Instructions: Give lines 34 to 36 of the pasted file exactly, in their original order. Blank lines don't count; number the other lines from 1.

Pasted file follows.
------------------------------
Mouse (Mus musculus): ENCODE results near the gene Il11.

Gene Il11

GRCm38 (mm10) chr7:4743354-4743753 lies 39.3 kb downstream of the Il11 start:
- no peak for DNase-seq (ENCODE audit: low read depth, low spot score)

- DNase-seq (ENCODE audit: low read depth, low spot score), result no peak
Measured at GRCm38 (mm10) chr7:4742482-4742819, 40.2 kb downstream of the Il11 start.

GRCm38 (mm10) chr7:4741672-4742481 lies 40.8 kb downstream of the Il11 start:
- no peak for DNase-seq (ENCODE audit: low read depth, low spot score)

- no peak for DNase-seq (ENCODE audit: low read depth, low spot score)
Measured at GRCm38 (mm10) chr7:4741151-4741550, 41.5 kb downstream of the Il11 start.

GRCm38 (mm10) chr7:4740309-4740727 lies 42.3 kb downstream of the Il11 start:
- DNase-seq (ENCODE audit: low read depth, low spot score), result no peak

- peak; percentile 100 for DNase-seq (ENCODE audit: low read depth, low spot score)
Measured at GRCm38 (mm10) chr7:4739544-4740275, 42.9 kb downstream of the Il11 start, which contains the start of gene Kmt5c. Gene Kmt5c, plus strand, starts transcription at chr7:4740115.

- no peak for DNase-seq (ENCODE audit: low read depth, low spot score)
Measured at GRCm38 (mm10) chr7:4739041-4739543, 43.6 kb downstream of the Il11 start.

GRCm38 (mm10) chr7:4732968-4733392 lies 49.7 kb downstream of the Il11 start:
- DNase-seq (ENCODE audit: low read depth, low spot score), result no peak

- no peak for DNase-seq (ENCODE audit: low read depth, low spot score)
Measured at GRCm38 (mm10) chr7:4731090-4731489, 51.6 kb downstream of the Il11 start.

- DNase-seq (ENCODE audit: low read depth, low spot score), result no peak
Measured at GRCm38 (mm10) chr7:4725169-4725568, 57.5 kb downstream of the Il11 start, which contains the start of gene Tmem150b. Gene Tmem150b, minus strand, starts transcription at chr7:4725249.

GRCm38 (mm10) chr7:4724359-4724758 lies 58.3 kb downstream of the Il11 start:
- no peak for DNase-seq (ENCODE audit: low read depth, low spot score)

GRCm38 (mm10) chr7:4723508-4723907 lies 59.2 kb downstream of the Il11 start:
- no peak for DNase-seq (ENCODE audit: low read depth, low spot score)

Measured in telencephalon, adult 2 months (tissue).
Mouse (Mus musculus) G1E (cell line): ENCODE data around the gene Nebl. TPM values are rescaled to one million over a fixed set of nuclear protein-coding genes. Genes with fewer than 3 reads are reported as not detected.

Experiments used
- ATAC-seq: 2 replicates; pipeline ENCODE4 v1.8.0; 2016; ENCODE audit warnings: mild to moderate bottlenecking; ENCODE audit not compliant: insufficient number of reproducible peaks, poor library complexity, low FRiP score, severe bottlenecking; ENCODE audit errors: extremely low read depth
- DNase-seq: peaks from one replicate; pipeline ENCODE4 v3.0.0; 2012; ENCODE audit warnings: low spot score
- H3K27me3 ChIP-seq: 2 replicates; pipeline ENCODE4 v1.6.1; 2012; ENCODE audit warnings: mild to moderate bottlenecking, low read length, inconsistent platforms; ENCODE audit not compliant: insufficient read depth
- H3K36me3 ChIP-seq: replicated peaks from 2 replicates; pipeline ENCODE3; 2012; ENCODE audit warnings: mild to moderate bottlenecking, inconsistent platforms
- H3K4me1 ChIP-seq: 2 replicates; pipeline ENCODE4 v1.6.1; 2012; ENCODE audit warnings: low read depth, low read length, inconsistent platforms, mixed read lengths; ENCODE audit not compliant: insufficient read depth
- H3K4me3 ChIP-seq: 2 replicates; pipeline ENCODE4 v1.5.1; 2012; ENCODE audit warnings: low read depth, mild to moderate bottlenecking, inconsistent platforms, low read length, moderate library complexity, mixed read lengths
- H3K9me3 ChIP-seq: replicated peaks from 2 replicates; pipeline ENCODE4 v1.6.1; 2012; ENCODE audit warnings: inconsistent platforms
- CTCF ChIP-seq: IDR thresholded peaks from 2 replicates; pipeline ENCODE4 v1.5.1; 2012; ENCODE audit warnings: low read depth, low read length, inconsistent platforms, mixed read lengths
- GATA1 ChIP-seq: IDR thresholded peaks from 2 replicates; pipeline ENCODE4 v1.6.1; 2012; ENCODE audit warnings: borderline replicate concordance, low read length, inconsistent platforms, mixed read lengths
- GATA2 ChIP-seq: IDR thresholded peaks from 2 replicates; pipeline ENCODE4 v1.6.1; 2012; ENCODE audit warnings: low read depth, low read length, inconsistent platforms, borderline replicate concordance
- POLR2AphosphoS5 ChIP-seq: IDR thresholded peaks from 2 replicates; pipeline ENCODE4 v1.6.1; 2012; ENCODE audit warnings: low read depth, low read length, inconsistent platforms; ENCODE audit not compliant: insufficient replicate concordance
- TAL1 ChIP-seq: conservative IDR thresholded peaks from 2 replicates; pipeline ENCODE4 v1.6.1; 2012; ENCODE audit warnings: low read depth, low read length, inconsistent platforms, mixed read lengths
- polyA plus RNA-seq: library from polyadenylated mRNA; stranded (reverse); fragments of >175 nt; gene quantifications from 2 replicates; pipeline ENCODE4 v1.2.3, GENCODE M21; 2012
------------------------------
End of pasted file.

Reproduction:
- H3K4me1 ChIP-seq: 2 replicates; pipeline ENCODE4 v1.6.1; 2012; ENCODE audit warnings: low read depth, low read length, inconsistent platforms, mixed read lengths; ENCODE audit not compliant: insufficient read depth
- H3K4me3 ChIP-seq: 2 replicates; pipeline ENCODE4 v1.5.1; 2012; ENCODE audit warnings: low read depth, mild to moderate bottlenecking, inconsistent platforms, low read length, moderate library complexity, mixed read lengths
- H3K9me3 ChIP-seq: replicated peaks from 2 replicates; pipeline ENCODE4 v1.6.1; 2012; ENCODE audit warnings: inconsistent platforms